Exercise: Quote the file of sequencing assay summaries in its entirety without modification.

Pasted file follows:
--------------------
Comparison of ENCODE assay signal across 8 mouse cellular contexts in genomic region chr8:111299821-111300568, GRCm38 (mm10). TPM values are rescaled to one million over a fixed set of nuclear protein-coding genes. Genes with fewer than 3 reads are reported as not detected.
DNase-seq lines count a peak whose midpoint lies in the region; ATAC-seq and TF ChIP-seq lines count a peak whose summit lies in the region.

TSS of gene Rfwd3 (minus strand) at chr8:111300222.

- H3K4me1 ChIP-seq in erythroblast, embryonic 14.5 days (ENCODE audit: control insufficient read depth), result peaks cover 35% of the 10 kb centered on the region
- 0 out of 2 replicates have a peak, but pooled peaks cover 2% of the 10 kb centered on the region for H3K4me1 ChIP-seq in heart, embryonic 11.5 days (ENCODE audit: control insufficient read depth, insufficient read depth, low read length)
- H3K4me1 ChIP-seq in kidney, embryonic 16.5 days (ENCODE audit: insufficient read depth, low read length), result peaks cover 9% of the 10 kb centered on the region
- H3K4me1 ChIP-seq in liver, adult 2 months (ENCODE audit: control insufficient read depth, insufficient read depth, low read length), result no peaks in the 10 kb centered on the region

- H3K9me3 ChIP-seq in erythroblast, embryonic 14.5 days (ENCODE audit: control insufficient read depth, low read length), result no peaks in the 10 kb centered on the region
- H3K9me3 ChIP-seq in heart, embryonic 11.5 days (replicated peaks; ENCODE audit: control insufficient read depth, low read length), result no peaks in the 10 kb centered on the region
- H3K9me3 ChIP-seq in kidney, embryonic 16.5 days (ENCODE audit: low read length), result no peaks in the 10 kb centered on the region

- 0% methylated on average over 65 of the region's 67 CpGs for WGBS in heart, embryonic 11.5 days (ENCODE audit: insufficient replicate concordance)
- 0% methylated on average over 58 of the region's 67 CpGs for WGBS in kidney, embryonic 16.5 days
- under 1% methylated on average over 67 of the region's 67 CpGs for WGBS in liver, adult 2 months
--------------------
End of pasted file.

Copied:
Comparison of ENCODE assay signal across 8 mouse cellular contexts in genomic region chr8:111299821-111300568, GRCm38 (mm10). TPM values are rescaled to one million over a fixed set of nuclear protein-coding genes. Genes with fewer than 3 reads are reported as not detected.
DNase-seq lines count a peak whose midpoint lies in the region; ATAC-seq and TF ChIP-seq lines count a peak whose summit lies in the region.

TSS of gene Rfwd3 (minus strand) at chr8:111300222.

- H3K4me1 ChIP-seq in erythroblast, embryonic 14.5 days (ENCODE audit: control insufficient read depth), result peaks cover 35% of the 10 kb centered on the region
- 0 out of 2 replicates have a peak, but pooled peaks cover 2% of the 10 kb centered on the region for H3K4me1 ChIP-seq in heart, embryonic 11.5 days (ENCODE audit: control insufficient read depth, insufficient read depth, low read length)
- H3K4me1 ChIP-seq in kidney, embryonic 16.5 days (ENCODE audit: insufficient read depth, low read length), result peaks cover 9% of the 10 kb centered on the region
- H3K4me1 ChIP-seq in liver, adult 2 months (ENCODE audit: control insufficient read depth, insufficient read depth, low read length), result no peaks in the 10 kb centered on the region

- H3K9me3 ChIP-seq in erythroblast, embryonic 14.5 days (ENCODE audit: control insufficient read depth, low read length), result no peaks in the 10 kb centered on the region
- H3K9me3 ChIP-seq in heart, embryonic 11.5 days (replicated peaks; ENCODE audit: control insufficient read depth, low read length), result no peaks in the 10 kb centered on the region
- H3K9me3 ChIP-seq in kidney, embryonic 16.5 days (ENCODE audit: low read length), result no peaks in the 10 kb centered on the region

- 0% methylated on average over 65 of the region's 67 CpGs for WGBS in heart, embryonic 11.5 days (ENCODE audit: insufficient replicate concordance)
- 0% methylated on average over 58 of the region's 67 CpGs for WGBS in kidney, embryonic 16.5 days
- under 1% methylated on average over 67 of the region's 67 CpGs for WGBS in liver, adult 2 months